After thousands of years of cohabiting with domesticated dogs, it’s surprising to think that we still don’t fully understand why our furry companions wag their tails. Hoping to finally crack this canine conundrum, the authors of a new opinion piece speculate that the behavior may have arisen to satisfy humans’ intrinsic sense of rhythm.
While it’s commonly believed that dogs wag their tails when they’re happy, the scientific literature doesn’t always back this up. For instance, after reviewing more than 100 studies, the authors uncovered evidence to suggest that aggressive dogs wag their tails more than docile dogs – “a result that is counterintuitive to the widely held human belief linking tail wagging to positive valence in dogs.”
Other studies included in the review found that dogs wag their tails when presented with random objects such as fans and plastic bags, “with tail wagging in these situations thought to indicate positive emotions and/or high arousal, but not fear or stress.” On other occasions, pet pooches were observed wagging when they wanted to be fed, suggesting that the behavior could also function as a request signal.
Faced with such varied and contradictory data on tail wagging, the study authors are ultimately unable to draw any definitive conclusions as to why dogs shake their booties so readily. However, they do propose two hypotheses, neither of which have been tested but both of which carry some logic.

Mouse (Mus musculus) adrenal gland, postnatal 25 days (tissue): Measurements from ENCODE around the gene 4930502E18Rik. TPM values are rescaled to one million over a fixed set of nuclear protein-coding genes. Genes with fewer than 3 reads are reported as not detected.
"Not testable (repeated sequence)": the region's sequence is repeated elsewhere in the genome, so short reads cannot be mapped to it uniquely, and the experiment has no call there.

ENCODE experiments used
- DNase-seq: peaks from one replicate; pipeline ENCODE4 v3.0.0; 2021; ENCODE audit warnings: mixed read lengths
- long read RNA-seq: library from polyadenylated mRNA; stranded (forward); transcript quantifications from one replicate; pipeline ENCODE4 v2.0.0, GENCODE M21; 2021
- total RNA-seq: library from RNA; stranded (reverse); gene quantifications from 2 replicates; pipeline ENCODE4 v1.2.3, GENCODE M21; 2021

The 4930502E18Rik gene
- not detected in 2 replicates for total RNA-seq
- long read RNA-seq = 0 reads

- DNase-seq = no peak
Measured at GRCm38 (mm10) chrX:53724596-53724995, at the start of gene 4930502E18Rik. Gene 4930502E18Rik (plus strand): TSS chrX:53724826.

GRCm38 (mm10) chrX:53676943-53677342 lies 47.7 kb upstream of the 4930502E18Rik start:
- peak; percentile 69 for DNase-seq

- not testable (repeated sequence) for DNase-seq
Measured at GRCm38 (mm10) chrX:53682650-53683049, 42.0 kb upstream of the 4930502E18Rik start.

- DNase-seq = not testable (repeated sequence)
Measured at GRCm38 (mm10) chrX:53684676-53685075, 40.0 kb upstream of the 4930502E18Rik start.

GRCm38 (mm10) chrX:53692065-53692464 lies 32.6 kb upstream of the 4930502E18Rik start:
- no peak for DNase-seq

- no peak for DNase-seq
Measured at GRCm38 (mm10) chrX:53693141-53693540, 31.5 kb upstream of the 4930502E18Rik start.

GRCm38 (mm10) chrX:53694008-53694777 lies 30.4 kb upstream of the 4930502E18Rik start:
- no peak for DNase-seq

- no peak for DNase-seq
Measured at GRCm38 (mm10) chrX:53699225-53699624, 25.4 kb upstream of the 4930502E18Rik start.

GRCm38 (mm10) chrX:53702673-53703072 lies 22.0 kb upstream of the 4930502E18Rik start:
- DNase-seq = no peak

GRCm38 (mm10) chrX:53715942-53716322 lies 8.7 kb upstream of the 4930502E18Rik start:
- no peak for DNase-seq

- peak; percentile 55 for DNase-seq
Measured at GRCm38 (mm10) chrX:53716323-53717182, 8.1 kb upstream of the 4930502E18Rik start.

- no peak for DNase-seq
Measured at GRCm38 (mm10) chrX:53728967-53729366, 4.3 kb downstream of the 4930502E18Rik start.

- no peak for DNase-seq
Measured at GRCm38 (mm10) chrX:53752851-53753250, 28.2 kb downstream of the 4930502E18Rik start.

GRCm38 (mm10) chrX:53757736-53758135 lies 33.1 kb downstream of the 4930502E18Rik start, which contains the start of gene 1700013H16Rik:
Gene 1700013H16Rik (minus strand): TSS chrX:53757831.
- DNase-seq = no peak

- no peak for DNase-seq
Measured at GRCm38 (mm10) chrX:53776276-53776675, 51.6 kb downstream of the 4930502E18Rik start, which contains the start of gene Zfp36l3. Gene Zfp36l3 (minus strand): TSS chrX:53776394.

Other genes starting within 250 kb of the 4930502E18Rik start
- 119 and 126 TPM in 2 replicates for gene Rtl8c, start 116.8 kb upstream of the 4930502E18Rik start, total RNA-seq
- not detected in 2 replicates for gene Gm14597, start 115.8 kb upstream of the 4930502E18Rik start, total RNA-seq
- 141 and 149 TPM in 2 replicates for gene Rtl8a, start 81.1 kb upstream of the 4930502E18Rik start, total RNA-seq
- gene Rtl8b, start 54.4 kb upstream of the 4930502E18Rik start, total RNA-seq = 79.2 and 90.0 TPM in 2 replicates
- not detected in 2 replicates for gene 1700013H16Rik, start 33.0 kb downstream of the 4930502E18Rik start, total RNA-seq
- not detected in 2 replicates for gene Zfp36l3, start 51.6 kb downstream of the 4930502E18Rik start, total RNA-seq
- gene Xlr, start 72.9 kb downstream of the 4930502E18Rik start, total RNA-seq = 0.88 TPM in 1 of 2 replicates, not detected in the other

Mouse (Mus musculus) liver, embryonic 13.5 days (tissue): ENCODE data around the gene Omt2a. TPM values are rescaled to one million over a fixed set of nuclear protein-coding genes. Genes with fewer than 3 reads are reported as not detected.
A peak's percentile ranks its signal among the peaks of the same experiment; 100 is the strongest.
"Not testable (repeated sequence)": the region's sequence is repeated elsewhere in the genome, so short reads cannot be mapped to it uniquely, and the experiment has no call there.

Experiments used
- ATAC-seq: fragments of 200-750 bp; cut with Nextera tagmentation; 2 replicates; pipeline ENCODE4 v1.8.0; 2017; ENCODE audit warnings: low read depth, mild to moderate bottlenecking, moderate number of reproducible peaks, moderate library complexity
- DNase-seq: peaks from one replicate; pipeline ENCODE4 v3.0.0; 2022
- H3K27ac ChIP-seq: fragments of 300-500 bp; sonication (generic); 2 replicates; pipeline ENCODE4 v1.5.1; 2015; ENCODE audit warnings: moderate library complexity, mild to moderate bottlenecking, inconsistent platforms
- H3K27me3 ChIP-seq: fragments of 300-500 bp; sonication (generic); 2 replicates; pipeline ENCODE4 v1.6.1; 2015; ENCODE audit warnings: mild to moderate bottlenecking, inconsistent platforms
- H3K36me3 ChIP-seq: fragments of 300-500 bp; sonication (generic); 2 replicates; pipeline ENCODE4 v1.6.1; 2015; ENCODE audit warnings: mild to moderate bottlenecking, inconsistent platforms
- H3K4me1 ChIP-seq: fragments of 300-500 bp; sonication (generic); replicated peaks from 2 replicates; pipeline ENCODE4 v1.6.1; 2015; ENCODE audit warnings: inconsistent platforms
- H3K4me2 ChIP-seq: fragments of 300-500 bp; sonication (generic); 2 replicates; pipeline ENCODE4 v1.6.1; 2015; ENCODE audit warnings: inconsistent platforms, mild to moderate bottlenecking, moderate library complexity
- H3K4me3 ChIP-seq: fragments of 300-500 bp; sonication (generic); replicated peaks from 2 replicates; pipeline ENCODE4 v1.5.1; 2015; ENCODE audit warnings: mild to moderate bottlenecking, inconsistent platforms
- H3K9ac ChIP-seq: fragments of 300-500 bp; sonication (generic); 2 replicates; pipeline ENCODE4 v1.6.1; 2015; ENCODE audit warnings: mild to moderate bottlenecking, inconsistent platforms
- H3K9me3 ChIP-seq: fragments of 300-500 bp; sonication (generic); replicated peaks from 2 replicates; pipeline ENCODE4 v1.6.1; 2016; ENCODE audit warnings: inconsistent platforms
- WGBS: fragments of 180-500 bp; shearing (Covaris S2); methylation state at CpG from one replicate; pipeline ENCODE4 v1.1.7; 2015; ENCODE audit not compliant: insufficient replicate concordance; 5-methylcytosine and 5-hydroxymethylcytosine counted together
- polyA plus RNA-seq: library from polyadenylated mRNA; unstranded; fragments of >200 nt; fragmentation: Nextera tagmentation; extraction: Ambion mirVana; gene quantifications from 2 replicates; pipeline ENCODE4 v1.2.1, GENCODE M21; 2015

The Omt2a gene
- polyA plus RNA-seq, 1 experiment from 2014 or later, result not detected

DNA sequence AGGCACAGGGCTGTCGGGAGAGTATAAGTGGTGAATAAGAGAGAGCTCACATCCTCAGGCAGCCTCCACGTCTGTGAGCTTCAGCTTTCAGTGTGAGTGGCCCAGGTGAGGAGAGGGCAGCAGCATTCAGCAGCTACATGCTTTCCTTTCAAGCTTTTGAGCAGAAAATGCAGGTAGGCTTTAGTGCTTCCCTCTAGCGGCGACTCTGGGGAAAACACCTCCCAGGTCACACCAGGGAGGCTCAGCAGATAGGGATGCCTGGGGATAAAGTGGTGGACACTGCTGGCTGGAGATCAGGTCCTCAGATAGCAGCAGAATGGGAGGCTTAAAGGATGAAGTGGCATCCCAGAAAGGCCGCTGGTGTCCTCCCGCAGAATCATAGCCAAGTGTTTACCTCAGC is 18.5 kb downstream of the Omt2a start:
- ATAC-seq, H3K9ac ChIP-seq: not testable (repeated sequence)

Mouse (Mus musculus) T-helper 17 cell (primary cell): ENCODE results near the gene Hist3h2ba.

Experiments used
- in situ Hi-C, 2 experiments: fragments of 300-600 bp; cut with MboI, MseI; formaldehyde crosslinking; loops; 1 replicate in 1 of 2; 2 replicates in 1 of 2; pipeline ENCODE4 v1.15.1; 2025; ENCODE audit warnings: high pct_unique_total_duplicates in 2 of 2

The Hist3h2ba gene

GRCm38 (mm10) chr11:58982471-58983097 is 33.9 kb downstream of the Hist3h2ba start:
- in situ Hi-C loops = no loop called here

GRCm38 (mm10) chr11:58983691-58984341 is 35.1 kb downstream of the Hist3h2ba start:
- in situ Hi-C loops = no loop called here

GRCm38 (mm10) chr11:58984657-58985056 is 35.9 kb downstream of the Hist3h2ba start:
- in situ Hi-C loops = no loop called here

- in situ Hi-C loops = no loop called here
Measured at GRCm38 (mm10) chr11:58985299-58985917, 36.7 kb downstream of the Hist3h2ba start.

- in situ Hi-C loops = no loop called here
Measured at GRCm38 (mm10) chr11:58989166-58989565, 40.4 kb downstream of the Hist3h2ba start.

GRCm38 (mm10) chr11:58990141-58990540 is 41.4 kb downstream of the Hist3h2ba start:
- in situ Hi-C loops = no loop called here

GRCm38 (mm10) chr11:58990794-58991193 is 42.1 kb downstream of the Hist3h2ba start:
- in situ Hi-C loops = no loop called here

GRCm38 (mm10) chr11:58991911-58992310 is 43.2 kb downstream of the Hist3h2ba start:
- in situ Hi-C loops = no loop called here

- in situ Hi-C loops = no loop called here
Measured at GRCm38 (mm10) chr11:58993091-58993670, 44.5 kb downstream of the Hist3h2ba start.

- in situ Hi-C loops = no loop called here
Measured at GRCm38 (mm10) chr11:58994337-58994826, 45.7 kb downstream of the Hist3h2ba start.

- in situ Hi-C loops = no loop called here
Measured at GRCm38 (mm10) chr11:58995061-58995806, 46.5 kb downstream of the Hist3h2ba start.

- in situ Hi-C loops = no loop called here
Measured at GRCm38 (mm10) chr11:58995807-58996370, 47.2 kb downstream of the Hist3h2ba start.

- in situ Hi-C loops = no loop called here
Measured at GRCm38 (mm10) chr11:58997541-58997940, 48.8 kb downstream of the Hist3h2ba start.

The first of these is known as the “domestication syndrome” hypothesis, and states tail-wagging may have emerged as an unintended by-product of human selection for other traits. To back this up, the researchers point to a study carried out on silver foxes, which were bred to become increasingly tame and docile over 40 generations.
“Although tail wagging behavior was not directly selected for, tamed foxes showed dog-like tail wagging behavior and had more curled tails,” write the authors. “This could have been due to a genetic link between the selection for tameness and tail anatomy,” they continue, all of which hints at a possible accidental link between friendliness and more waggly tails in domesticated dogs.
“Alternatively, tail wagging behavior may have been one target of the domestication process, with humans (un)consciously selecting for dogs who wagged their tails more often, and potentially more rhythmically,” say the researchers. “We call this the ‘domesticated rhythmic wagging’ hypothesis.”
Though highly speculative and unproven, this theory is based on cognitive neuroscience research which indicates that human brains have a natural preference for rhythmic stimuli. “This propensity for isochronous rhythms could have driven human selection for the conspicuous rhythmic wagging of the tail in dogs, and could explain why dogs exhibit it so often in human-dog interactions,” conclude the researchers.
Acknowledging the tentative nature of their proposals, the authors conclude that neither of these hypotheses is currently supported by robust evidence. They therefore call for more detailed studies to track the movement of dogs’ tails in different situations and monitor the brain activity associated with tail wagging.
The opinion piece is published in the journal Biology Letters.